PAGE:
“Emperor Ferdinand’s army marches at our back. We’re headed toward the front, toward a mighty battle. Many men will be wounded. Theirs will perish, Sebastian, but ours will live to fight another day. Don’t you see? We’ll set up a surgery in Sablat. In the cathedral perhaps, or under tents upon the main square. We’ll be well prepared. The erlenman will be well milked—”
Sebastian faces a hard choice: free the erlenman and betray his country, family and doom his future or allow the mission to continue and betray his conscience.

"The Battle of Sablat" features beautiful writing and imagery as well as a compelling plot, but the study in contrasts between Katja and Sebastian is the story's most intriguing element. Both characters are trapped in their own ways by their respective circumstances and positions in society. The futures of both are in the hands of von Buquoy.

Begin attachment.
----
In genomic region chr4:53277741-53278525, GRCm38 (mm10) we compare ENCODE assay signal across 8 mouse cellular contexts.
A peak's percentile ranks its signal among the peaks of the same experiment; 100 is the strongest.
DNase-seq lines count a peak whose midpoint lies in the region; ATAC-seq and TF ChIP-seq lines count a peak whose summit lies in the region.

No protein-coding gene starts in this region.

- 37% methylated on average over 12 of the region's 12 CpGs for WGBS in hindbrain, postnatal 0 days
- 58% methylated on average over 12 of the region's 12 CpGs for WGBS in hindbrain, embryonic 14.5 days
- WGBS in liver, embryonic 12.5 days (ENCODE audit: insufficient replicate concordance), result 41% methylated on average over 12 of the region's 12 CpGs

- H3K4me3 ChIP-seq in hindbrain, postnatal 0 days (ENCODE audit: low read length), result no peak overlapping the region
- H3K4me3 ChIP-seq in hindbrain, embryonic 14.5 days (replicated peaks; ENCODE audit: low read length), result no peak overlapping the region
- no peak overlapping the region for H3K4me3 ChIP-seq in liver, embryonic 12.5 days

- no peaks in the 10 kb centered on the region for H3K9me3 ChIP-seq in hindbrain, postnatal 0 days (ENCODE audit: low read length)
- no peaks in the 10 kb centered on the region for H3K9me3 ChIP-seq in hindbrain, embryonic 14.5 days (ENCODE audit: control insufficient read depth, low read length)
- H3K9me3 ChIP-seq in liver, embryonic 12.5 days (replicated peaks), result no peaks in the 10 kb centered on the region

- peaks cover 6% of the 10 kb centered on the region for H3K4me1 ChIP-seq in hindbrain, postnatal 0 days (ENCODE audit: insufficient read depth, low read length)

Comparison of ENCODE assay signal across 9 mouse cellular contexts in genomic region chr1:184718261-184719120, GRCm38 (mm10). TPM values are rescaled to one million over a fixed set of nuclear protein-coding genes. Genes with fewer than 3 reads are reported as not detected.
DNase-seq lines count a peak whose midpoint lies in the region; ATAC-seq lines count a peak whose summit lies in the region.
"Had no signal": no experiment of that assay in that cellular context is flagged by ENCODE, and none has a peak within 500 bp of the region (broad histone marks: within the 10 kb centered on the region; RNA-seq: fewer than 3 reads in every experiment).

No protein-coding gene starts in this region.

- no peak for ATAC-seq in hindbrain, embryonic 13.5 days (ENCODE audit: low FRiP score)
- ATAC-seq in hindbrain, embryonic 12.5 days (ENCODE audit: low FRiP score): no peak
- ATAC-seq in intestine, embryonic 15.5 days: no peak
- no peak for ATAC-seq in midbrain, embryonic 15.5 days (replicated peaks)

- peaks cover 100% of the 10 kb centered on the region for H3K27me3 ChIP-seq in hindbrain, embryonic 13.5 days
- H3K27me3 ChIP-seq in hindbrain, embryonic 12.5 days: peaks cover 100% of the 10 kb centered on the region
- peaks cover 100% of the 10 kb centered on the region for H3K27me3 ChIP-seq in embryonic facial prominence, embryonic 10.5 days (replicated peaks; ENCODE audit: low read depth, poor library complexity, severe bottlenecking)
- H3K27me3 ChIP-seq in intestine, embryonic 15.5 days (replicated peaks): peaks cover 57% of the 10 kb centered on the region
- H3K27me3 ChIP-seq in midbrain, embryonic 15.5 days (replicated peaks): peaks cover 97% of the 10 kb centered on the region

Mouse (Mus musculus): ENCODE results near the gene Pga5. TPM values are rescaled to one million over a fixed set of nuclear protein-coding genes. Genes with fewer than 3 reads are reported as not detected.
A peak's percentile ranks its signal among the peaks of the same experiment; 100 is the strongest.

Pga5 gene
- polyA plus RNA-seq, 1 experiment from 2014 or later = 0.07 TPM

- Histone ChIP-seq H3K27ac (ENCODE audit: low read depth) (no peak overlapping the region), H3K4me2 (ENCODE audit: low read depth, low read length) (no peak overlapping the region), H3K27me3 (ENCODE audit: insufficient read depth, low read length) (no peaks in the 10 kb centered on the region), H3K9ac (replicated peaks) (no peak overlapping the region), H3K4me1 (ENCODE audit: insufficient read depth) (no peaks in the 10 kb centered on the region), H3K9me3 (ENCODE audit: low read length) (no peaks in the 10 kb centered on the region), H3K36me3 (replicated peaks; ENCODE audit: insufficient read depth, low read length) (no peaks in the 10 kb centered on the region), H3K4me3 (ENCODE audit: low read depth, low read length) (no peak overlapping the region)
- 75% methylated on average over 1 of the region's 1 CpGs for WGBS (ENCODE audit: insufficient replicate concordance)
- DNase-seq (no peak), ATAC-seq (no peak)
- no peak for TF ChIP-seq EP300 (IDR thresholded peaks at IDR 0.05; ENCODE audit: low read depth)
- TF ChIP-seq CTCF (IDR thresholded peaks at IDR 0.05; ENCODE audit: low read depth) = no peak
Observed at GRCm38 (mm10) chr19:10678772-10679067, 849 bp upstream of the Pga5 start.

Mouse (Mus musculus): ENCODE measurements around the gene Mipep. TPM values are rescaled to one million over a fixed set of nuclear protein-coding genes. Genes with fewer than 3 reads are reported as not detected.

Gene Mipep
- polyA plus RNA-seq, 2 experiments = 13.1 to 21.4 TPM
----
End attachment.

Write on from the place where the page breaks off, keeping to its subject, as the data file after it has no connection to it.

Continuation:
“What is it von Buquoy gives you?”

“A certain amount of freedom, Sebastian. More than someone in my circumstances should expect.” [Katja's] face grew solemn. Her eyes dipped to my mouth. “If you let me, Sebastian, I can help you.”
Katja urges Sebastian with her words and body to follow her lead and play along with von Buquoy's plans. Nothing good can come from opposing him, but Sebastian's conscience will not rest easily.

Wednesday, April 25, 2012

Tech Tip for Amazon Associates

Sorry to have gone AWOL for a few weeks but I've been mucking around in the dark ages of Denmark with Absalom and David. It's a long story, literally. I also attended the Festival of Faith and Writing, which was inspiring and fun. Now that the festival is over and that story is done and submitted, I can return to regular programming.

If you're an Amazon Associates member and you use Blogger, you've noticed that the nifty gadget for inserting Amazon links into your posts stopped working last fall. You can still put in the links, but you have to craft them by hand which is tedious at best. I quickly tired of the tedium and wrote some JavaScript to do the grunt work for me. You can find the gadget with instructions here. I hope it's useful. Comments for improvement are welcome.